Thursday, PARC (Palo Alto Research Center) is hosting author Charlene Li in their Forum series.  She’s presenting Open leadership: How social technology can transform the way you lead (PARC forums are generally free and open to the public, info here).  Charlene is the best selling author of the 2010 book Open Leadership and co-author ofGroundswell (2008). I’ve just started Open Leadership, but I’m very excited about the first chapter: “Why Giving Up Control Is Inevitable.”  I’ve been meaning to write a post entitled ““Let it Go” and “Get Over It” -- Why, when not said by your 13 year old kid, these are great ideas,” but Charlene seems to have done it for me.  My main take-away:

..new technologies allow us to let go of control and still be in command, because better, cheaper communication tools give us the ability to be intimately familiar with what is happening with both customers and employees.  The result of these new relationships is open leadership, which I define as: having the confidence and humility to give up the need to be in control while inspiring commitment from people to accomplish goals

She has (positive) examples from Best Buy, Dell, Cisco, P&G, the State Bank of India, and the U.S. Department of State.  This gives me hope.  If, as she describes, “making the elephant dance” is possible, then I am hopeful for my students and for our economies. Where I expect a full reading of the book will help is in identifying the key levers or touch points for opening leadership.  For example, Tracy Allison Altman’s recent guest post Getting Beyond Pseudo-Transparency: The Role of Evidence in Participation and Performance describes some levers that make modern organizational transparency work.  Tracy closed with:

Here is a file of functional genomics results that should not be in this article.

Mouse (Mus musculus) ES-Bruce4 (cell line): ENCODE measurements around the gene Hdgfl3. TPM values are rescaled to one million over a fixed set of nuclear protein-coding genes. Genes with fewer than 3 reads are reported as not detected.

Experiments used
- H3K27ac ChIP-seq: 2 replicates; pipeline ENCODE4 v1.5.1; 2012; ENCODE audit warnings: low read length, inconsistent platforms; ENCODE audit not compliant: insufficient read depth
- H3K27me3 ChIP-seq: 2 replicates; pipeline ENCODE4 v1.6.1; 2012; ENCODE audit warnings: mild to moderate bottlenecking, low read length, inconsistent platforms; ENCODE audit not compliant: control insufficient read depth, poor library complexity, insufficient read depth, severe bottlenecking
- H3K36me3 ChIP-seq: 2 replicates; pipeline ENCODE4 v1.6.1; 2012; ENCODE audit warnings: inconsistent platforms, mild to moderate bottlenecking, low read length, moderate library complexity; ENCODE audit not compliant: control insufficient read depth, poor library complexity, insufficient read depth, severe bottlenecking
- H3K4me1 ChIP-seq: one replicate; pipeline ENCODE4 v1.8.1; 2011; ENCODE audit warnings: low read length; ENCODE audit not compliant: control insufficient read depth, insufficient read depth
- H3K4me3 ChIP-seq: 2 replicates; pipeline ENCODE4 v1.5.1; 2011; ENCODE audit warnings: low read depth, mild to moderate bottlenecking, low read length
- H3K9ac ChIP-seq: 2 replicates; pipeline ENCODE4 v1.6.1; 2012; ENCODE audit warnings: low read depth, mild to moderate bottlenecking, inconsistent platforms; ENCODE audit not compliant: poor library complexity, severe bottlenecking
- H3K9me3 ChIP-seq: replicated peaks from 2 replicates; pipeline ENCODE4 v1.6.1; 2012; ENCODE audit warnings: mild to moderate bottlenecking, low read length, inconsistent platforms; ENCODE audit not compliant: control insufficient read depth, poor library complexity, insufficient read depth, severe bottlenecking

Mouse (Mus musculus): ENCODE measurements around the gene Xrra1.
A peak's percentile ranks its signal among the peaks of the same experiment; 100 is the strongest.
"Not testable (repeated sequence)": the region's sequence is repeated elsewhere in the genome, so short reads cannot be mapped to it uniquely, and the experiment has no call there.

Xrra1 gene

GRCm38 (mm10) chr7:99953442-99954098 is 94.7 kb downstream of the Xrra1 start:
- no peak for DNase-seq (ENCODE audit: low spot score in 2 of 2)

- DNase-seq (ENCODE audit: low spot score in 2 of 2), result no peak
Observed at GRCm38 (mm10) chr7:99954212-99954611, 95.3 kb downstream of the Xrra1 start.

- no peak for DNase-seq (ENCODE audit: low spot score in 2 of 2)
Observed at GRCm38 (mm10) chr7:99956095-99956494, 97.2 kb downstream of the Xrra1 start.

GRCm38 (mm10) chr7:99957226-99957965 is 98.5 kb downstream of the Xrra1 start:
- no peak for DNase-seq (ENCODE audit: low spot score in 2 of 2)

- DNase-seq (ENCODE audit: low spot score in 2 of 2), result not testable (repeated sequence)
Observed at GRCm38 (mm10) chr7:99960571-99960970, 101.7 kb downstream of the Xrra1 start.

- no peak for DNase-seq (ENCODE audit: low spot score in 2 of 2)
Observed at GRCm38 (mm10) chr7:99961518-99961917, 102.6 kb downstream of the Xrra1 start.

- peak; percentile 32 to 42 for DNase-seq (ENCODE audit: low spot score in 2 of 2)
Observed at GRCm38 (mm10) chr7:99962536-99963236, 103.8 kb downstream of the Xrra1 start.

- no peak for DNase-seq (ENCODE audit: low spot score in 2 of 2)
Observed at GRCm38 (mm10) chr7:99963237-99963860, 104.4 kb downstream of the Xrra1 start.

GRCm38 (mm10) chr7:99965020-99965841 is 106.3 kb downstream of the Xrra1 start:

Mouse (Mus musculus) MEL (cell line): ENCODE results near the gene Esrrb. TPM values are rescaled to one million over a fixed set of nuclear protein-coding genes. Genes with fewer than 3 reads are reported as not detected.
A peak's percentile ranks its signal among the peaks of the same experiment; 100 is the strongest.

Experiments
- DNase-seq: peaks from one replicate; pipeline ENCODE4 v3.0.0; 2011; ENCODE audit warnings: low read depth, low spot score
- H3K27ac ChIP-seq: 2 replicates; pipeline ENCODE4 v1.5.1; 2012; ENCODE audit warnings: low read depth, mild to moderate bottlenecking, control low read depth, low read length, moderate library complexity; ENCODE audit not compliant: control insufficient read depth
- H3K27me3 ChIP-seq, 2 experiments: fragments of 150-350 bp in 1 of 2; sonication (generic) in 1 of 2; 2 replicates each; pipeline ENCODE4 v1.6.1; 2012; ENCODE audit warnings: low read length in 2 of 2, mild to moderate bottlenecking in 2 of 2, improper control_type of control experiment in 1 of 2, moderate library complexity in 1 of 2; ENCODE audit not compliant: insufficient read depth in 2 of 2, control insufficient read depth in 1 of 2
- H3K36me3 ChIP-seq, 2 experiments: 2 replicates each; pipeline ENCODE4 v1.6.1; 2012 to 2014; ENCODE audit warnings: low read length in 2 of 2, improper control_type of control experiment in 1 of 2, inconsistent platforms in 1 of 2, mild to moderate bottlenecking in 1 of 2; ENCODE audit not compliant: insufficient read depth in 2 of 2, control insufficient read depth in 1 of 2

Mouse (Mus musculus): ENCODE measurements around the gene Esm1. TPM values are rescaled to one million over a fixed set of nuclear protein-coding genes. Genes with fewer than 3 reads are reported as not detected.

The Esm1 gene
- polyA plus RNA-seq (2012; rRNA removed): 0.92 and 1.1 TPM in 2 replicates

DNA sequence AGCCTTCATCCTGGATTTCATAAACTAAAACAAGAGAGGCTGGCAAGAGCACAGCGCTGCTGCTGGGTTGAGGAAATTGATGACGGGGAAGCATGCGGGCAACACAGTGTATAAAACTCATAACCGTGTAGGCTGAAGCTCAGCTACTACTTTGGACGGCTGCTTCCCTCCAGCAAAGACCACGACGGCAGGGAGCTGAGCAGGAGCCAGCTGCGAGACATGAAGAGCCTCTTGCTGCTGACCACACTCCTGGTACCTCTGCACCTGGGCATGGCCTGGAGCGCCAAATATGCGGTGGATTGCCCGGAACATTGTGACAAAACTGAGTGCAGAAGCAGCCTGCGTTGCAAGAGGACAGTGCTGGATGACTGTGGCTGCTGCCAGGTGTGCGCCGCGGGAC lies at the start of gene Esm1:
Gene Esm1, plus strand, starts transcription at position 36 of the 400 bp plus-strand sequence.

People + Connectedness + Evidence = Transparent Participation. Without evidence, people can participate in conversations about what really is working, or is likely to work, for their organization. They can come up with theories, make forecasts, estimate risks, and generate new ideas. But eventually, they’ll need some evidence to prove all that up.

Charlene seems to be saying (remember, I haven’t finished the book) that social technologies (e.g., Facebook, blogging, Twitter, enterprise collaborative spaces) give employees and leadership enough insight into what is going on that they can quit monitoring and worry about supporting the business as it moves ahead. What I’m not clear on is how to develop this kind of vision.  I mean vision in two ways: dream with direction, and ability to discern what’s going on.  I think I have the first kind given my excitement about the growth of transparency in organizations today.  What I don’t know is how to create a general system for discerning organizational reality from actions within social technologies.  Any thoughts on how to phrase that in a question for Charlene? Or, better yet, join me at the Forum. -- Hank Chesbrough will be speaking at the Aug 26 PARC Forum.